Is this all a “Tempest in a Teapot?” Perhaps so, according to Lee Gomes of the Wall Street Journal. “Moreover, the extent of the damage caused by Y2K bugs in embedded chips is likely to be relatively limited. For example, a traffic light with a Y2K problem probably wouldn’t stop working, but it may be out of synch [sic] with the lights at other intersections” (“Will Computer Chips Go down When the Year 2000 Arrives?” © 1998 Dow Jones & Co., Inc.).

On the other hand, concerns about building security systems appear to be legitimate. They “need to work with dates and are usually programmed to open all doors in the event of a glitch. That is one reason that most state prison systems now have active Y2K efforts” (op. Cit. The Wall Street Journal).

Many have speculated that both commercial air travel and airfreight will be interrupted, if not shut down at least temporarily, by Y2K. Is the case overstated? Consider this report about a large American aircraft manufacturer: “Boeing Co. says it has found embedded Y2K problems in three different on-board systems affecting roughly 750 of the 12,000 commercial planes it has manufactured over the years. In 700 of the aircraft, the embedded bug would merely cause the year to be displayed incorrectly on a control panel. In the other 50, though, the bug would keep the plane from ever leaving the gate. One example of a problem: navigation systems that rely on date information. [But…] A Boeing official stressed that these problems aren’t likely to occur because the systems will have been updated by customers by next year” (op. Cit. The Wall Street Journal).

On the other hand, the British government, once again, is taking the possibility of air traffic problems seriously. “The Department of Transport has already talked of banning some flights from Third World airlines to the U.K. because of expected computer-related problems in developing countries” (op. Cit. Guardian Media Group). More than a few experts warn that while computers in the western world may be made Y2K compliant before the deadline, linkage with computers in the developing world that are far behind the technological curve will crash the entire communications system.

What about medical equipment? Should users of pacemakers fear their sudden failure? Indications are that problems will not be serious. Thomas B. Shope, who works on the Y2K problem with the Food and Drug Administration, called the idea that pacemakers will stop working next year “an urban legend,” adding that, “Implanted devices don’t depend on the date.” In addition, the FDA “has sent Y2K surveys to nearly 2,000 medical-device makers and has so far heard back from two-thirds of them. While scores of testing and diagnostic devices may have some problems unless they are updated, most of the problems will be small, like displaying a date incorrectly…” (op. Cit. The Wall Street Journal).

Disaster Preparedness

Many voices can be heard calling for people to prepare for the ultimate catastrophe, including no food, water, or money, for a protracted period of time. Certainly the Bible addresses the subject of preparedness. We are told, for example, to consider the ways of the common ant that gathers food when it is available against the times when it is not (Proverbs 6:6-11 Proverbs 6:6-11 [6] Go to the ant, you sluggard; consider her ways, and be wise: [7] Which having no guide, overseer, or ruler, [8] Provides her meat in the summer, and gathers her food in the harvest. [9] How long will you sleep, O sluggard? when will you arise out of your sleep? [10] Yet a little sleep, a little slumber, a little folding of the hands to sleep: [11] So shall your poverty come as one that travels, and your want as an armed man.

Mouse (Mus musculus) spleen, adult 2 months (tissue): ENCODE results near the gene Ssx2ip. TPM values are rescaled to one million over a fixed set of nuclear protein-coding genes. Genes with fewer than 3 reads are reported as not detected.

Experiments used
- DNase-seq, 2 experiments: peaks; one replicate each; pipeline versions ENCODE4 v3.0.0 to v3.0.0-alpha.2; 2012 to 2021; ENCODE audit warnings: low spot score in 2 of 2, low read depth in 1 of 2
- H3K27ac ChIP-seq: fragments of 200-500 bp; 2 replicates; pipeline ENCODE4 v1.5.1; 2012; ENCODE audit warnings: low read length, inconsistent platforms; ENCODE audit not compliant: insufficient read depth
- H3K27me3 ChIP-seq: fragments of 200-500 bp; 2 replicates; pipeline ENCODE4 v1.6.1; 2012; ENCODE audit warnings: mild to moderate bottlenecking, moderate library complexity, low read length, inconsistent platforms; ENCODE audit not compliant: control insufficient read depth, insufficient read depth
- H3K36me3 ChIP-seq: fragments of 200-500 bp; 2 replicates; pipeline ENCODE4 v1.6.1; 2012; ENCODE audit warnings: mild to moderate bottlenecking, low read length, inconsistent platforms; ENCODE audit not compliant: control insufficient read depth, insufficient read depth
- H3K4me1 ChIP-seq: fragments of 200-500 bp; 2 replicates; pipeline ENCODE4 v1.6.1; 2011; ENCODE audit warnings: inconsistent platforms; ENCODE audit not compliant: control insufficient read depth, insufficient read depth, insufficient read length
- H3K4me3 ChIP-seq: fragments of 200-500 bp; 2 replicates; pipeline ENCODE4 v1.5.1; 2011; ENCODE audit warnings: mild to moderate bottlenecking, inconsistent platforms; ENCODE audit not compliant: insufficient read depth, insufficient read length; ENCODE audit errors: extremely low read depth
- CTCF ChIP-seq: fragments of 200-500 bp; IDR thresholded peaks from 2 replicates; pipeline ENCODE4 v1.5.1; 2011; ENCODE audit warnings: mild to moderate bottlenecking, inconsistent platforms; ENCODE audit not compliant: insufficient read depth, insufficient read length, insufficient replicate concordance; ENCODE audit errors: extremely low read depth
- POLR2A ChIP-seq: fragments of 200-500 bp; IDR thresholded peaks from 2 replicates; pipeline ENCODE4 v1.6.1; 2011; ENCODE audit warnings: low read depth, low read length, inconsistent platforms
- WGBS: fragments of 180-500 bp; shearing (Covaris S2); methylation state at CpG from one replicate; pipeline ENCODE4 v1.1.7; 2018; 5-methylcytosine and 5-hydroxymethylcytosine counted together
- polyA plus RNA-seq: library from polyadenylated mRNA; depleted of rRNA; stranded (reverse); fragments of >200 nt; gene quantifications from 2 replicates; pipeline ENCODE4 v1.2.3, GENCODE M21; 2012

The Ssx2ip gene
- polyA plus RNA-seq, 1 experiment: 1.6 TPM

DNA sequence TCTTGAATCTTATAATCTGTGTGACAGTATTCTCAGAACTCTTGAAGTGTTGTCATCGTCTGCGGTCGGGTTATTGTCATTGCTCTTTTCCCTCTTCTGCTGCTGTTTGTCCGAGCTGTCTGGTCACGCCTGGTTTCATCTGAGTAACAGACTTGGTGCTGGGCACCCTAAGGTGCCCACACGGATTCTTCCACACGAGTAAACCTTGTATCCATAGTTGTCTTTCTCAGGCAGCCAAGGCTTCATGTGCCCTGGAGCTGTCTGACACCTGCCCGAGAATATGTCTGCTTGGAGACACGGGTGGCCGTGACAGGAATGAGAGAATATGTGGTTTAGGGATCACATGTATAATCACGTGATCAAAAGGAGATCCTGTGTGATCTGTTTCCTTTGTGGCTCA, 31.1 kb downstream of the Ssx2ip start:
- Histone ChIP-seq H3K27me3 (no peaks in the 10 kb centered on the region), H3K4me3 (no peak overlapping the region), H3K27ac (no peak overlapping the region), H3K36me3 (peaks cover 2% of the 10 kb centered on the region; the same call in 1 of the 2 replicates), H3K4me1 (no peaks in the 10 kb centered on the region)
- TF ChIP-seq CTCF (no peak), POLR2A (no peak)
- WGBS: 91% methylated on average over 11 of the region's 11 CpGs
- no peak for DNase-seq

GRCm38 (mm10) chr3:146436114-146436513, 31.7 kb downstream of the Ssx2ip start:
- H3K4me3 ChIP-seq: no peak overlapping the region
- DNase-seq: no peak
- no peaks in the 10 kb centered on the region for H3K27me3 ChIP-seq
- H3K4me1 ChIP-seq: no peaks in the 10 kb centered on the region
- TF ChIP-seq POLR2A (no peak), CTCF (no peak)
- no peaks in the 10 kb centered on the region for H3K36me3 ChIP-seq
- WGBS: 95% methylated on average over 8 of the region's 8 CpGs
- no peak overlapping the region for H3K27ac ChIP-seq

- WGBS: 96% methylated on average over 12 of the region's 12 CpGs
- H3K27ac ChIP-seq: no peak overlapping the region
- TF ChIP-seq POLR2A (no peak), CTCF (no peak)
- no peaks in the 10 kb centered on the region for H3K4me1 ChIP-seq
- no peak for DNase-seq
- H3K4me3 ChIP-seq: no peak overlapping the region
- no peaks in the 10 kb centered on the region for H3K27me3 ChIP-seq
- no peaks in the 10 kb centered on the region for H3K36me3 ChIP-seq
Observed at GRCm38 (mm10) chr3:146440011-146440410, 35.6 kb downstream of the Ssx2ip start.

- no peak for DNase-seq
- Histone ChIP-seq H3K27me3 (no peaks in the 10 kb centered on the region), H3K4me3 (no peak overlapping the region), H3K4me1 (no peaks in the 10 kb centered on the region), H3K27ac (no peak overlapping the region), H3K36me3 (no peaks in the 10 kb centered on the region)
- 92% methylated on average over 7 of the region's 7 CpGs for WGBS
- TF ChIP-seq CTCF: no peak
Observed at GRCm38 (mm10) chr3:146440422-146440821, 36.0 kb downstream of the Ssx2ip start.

American King James Version×
).

On the other hand, the Christian is counseled to avoid panic. Jesus said, “Therefore do not worry, saying, ‘What shall we eat?’ or ‘What shall we drink?’…. Therefore do not worry about tomorrow, for tomorrow will worry about its own things. Sufficient for the day is its own trouble” (Matthew 7:31 Matthew 7:31
American King James Version×
, 34).

Even if the threat of technical problems associated with Y2K fizzles out, widespread panic could create the predicted shortages as people hoard supplies. In the financial markets, panic-justified or not-can trigger disastrous results.

No matter what happens with Y2K, disaster preparedness is wise. “If an earthquake, hurricane, winter storm or other disaster strikes your community, you might not have access to food, water and electricity for days, or even weeks.” So says a brochure prepared by the Federal Emergency Management Agency in cooperation with the American Red Cross and the U.S. Departmental of Agriculture.

The brochure contains information on calculating emergency food and water needs for your family, how to store water and food, the shelf life of various foods, how to purify water, and provides a list of disaster supplies that every family should have on hand. Free to the public, the brochure can be found on the Internet at http://www.disasterrelief.org/Library/Prepare/food.html.

A final word of caution: the subject of disaster preparedness brings out the basest elements of human nature in some people. Financial counselors stand ready to advise you on how you can make yourself rich by taking advantage of the financial losses of others in a coming disaster. Other people boastfully talk of stocking up on ammunition to use against any that would try to take their food and water. In such, we observe a chilling fulfillment of the apostle Paul’s prediction that “in the last days perilous times [times of stress] will come: For men will be lovers of themselves [selfish], lovers of money [greedy]… brutal [violent]” (2 Timothy 3:1-2 2 Timothy 3:1-2 [1] This know also, that in the last days perilous times shall come. [2] For men shall be lovers of their own selves, covetous, boasters, proud, blasphemers, disobedient to parents, unthankful, unholy,
American King James Version×
).

How will the Y2K threat end? Only time will tell. WNP

(Guardian Media Group © 1998; The Globe and Mail © 1998; The Wall Street Journal © 1998 Dow Jones & Co., Inc.; U.S. Government Agencies.)